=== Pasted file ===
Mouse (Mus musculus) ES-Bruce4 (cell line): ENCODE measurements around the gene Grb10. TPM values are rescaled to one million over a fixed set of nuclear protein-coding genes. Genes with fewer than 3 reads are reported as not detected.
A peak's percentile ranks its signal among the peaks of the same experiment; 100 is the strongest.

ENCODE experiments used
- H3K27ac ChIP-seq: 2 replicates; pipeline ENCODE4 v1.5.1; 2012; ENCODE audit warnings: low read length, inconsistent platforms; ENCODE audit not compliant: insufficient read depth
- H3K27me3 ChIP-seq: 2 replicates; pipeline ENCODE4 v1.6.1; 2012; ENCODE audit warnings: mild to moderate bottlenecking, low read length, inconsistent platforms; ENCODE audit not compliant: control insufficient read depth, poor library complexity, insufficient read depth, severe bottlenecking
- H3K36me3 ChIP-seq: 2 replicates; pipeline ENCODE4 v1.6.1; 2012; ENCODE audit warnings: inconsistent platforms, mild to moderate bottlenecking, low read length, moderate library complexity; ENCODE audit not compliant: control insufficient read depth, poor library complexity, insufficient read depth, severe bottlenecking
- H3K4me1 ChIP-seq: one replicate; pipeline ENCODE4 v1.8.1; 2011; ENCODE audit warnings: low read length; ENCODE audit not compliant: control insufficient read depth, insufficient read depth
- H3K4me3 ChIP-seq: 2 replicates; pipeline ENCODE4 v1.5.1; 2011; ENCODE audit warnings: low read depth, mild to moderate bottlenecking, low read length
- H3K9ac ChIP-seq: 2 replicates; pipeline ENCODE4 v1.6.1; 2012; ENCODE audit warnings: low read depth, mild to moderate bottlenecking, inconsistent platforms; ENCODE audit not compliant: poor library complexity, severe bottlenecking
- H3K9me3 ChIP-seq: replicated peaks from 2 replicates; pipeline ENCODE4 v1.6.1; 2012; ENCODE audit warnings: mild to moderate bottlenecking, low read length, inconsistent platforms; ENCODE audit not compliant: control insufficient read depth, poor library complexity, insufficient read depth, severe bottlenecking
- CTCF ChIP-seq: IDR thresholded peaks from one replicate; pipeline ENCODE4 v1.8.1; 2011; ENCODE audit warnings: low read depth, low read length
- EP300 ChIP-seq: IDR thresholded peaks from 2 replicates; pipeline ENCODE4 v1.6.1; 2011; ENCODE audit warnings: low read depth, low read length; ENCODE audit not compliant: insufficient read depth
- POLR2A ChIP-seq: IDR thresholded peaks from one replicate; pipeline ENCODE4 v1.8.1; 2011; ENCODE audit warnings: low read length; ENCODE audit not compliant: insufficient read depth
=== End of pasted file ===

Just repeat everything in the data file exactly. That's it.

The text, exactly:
Mouse (Mus musculus) ES-Bruce4 (cell line): ENCODE measurements around the gene Grb10. TPM values are rescaled to one million over a fixed set of nuclear protein-coding genes. Genes with fewer than 3 reads are reported as not detected.
A peak's percentile ranks its signal among the peaks of the same experiment; 100 is the strongest.

ENCODE experiments used
- H3K27ac ChIP-seq: 2 replicates; pipeline ENCODE4 v1.5.1; 2012; ENCODE audit warnings: low read length, inconsistent platforms; ENCODE audit not compliant: insufficient read depth
- H3K27me3 ChIP-seq: 2 replicates; pipeline ENCODE4 v1.6.1; 2012; ENCODE audit warnings: mild to moderate bottlenecking, low read length, inconsistent platforms; ENCODE audit not compliant: control insufficient read depth, poor library complexity, insufficient read depth, severe bottlenecking
- H3K36me3 ChIP-seq: 2 replicates; pipeline ENCODE4 v1.6.1; 2012; ENCODE audit warnings: inconsistent platforms, mild to moderate bottlenecking, low read length, moderate library complexity; ENCODE audit not compliant: control insufficient read depth, poor library complexity, insufficient read depth, severe bottlenecking
- H3K4me1 ChIP-seq: one replicate; pipeline ENCODE4 v1.8.1; 2011; ENCODE audit warnings: low read length; ENCODE audit not compliant: control insufficient read depth, insufficient read depth
- H3K4me3 ChIP-seq: 2 replicates; pipeline ENCODE4 v1.5.1; 2011; ENCODE audit warnings: low read depth, mild to moderate bottlenecking, low read length
- H3K9ac ChIP-seq: 2 replicates; pipeline ENCODE4 v1.6.1; 2012; ENCODE audit warnings: low read depth, mild to moderate bottlenecking, inconsistent platforms; ENCODE audit not compliant: poor library complexity, severe bottlenecking
- H3K9me3 ChIP-seq: replicated peaks from 2 replicates; pipeline ENCODE4 v1.6.1; 2012; ENCODE audit warnings: mild to moderate bottlenecking, low read length, inconsistent platforms; ENCODE audit not compliant: control insufficient read depth, poor library complexity, insufficient read depth, severe bottlenecking
- CTCF ChIP-seq: IDR thresholded peaks from one replicate; pipeline ENCODE4 v1.8.1; 2011; ENCODE audit warnings: low read depth, low read length
- EP300 ChIP-seq: IDR thresholded peaks from 2 replicates; pipeline ENCODE4 v1.6.1; 2011; ENCODE audit warnings: low read depth, low read length; ENCODE audit not compliant: insufficient read depth
- POLR2A ChIP-seq: IDR thresholded peaks from one replicate; pipeline ENCODE4 v1.8.1; 2011; ENCODE audit warnings: low read length; ENCODE audit not compliant: insufficient read depth